Do we want that these present and changing values of the Egyptian society to be the foundation that shape our lives and dictate what we accept and what we reject?
In cases such as the one in question, what are we to do? If the society rejects a perfectly legitimate issue that will help preserve individual rights, which side should we take? The side of legitimacy or the side of supporting the unreasonable and flawed dictates of society?
I understand that if security is the main consideration, it is easier to maintain peace when things go the way that the majority within society is most apt to accept. While this might be the easiest way to accomplish peace, is it the moral and right way? Should we sacrifice the rights of people to achieve peace in society? Where then are the security forces that are supposed to protect individuals from immoral and unjust masses?
At this point, some may object on the grounds that the views of society represent the opinion of the majority. They argue; in a democracy, the majority’s opinion rules. They sneer those who call for democracy accusing them of being selective and hypocritical about applying it.
These people misunderstand the true meanings of democracy. Democracy doesn’t mean that one person over the 50%, can do whatever he/she wants in society regardless of the rights of others. If that were the case, the whole foundation of the society would be turned upside down. In addition to the concept that the majority rules; there are other important elements that are part of a democracy that must be considered. For instance, in the United States, the White majority cannot enact a law that would enable them to deport all of the Blacks. Even if the majority did accept such a law, could it become the law of the land? Of course not, for one thing, it would be deemed unconstitutional and would certainly be rejected by America’s Federal court.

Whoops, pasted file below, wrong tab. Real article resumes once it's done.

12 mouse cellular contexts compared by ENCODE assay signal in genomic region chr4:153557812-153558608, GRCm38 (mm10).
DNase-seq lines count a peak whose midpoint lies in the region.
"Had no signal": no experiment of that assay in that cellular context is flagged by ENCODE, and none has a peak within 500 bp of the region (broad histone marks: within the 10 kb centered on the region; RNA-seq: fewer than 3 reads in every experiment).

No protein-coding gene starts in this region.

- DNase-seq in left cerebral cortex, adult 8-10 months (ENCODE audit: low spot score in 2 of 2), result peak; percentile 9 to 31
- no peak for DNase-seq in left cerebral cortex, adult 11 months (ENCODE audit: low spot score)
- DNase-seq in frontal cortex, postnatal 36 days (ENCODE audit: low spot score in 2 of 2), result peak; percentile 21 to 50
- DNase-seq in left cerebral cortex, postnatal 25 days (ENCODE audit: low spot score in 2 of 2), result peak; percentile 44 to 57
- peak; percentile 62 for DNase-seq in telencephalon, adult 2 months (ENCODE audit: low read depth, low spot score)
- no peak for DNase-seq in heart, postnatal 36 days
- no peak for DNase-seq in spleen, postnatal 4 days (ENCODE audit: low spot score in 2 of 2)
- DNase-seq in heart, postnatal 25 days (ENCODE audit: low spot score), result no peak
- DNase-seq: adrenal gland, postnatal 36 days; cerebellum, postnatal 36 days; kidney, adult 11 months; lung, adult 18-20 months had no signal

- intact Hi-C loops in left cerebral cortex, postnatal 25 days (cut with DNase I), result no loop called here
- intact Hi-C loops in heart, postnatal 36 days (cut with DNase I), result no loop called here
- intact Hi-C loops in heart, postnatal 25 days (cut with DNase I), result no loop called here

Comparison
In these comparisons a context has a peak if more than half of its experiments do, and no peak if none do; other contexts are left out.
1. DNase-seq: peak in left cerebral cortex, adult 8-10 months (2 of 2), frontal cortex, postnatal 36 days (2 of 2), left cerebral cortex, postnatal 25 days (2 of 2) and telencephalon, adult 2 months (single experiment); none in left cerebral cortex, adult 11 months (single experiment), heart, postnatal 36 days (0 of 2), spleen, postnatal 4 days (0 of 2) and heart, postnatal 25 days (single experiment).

The word “balances” of society has been used as a cliché to deny the legitimate rights of many people in Egypt. We have seen it used not only about the right to change religions, but also about a host of other injustices. It has been used in denials for churches to obtain building permits; forbidding Christians to advance to high-ranking jobs; and in the lack of just punishments for Muslims who commit crimes against Christians.
In all these situations the victims are asked to accept injustice because of the “balances” of society. “Balances” of society has become an elastic word that can be applied to almost anything and everything. It is also a word that sounds nice, but has a nasty, wicked and objectionable meaning. It simply means that the majority of people in the Egyptian society no longer accept the minority that differs from them in religion.
The government has choices to make. It can accept the present situation and continue with business as usual. Or, they can pause and ask themselves; why have things in our nation sunk to such a shameful condition? They should be contemplating how to change the society and get it back on the right track.
Great leaders are the courageous ones who swim against the tide. They are able to challenge the status quo and change the direction of their nations for better. They deserve recognition and the honor of being numbered with those who changed history.
It is wrong when the balances of Egyptian society tilt against the legitimate rights of two of its citizens, Mohammed and Zeinab. This is not Egypt that I am proud of. I pray that my Egypt will again become an oasis of hope and security for the weak and the oppressed that seek refuge against tyranny and injustice.
Mounir Bishay is president of Christian Copts of California